At Liquid Telecom, we’re excited about the potential for blockchain technology across the region. Along with other emerging tech­nologies, we recognise this as another major new digital opportunity for businesses that utilises our network infrastructure and servic­es. The rise of blockchain innovation will rely on the skills and talent of the region’s soft­ware developers, who themselves rely on a high-speed internet connection and access to cloud-based tools. Our fibre footprint – which will soon stretch all the way from Cape Town, South Africa, to Cairo, Egypt – is providing the foundations for digital innovation, while our partnership with Microsoft is enabling access to the cloud-based services and tools needed to create digital solutions for local problems.

Last year, with support from Microsoft, we set-up our Go Cloud initiative, which is helping to provide the region’s start-up communities with technical support, training and access to software. Using Azure Cloud, start-ups can cut development time and experiment easily with modular, preconfigured networks and infra­structure, enabling them to iterate and validate blockchain scenarios quickly by using built-in connections to Azure.

We’re starting to see the first crop of African start-ups experimenting with blockchain and cryptocurrencies. Take Rwandan start-up Up­lus, which is utilising blockchain to secure all transactions on its digital crowdfunding plat­form. The technology also allows the platform to take contributions from any country and covert it to the local currency.

A lot of existing applications in Africa tend to fall short when it comes to user experience, and blockchain could certainly help address some of these issues – be it by creating a new trusted way to make payments or verify user identification. During this early stage of block­chain experimentation and proof of concept, it will be crucial for start-ups and businesses to develop solutions that are relevant for Afri­can communities. Without that, the technology won’t gather momentum.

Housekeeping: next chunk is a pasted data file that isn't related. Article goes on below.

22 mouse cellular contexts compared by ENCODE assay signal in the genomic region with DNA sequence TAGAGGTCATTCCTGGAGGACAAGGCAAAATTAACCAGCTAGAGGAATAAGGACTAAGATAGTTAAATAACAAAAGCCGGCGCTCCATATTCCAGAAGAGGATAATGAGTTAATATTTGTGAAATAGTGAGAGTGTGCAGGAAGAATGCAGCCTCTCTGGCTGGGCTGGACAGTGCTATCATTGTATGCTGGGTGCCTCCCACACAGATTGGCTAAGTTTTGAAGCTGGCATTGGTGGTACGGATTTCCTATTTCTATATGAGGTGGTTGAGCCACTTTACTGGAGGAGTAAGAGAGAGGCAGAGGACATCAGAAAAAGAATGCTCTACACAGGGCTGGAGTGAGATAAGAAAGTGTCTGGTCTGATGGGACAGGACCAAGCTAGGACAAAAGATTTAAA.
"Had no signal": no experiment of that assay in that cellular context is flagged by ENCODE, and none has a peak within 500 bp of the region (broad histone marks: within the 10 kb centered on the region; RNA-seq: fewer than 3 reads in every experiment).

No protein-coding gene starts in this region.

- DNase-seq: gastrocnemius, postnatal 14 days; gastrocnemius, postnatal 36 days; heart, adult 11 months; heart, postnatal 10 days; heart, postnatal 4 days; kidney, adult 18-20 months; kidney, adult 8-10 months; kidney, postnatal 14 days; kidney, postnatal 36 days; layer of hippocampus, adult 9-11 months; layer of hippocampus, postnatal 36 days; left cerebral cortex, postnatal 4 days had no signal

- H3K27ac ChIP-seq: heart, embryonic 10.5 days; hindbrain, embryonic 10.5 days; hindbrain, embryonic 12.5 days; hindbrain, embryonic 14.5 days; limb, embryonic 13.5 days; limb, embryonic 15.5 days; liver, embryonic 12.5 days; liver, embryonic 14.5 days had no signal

Regulation can nurture or constrict the tech­nology and will have a role to play in being a ‘make or break’ for blockchain. Living in Ken­ya, I’m proud to see how proactive the gov­ernment has been in seizing the blockchain opportunity. The creation by the President of a taskforce earlier this year dedicated to blockchain – led by the former permanent secretary for Ministry of Information and Com­munications, Dr. Bitange Ndemo (see page 7) – shows how committed the country is to being a leader in emerging technologies. As more African countries follow Kenya’s lead, blockchain should hopefully find itself reso­nating more powerfully with local businesses and consumers.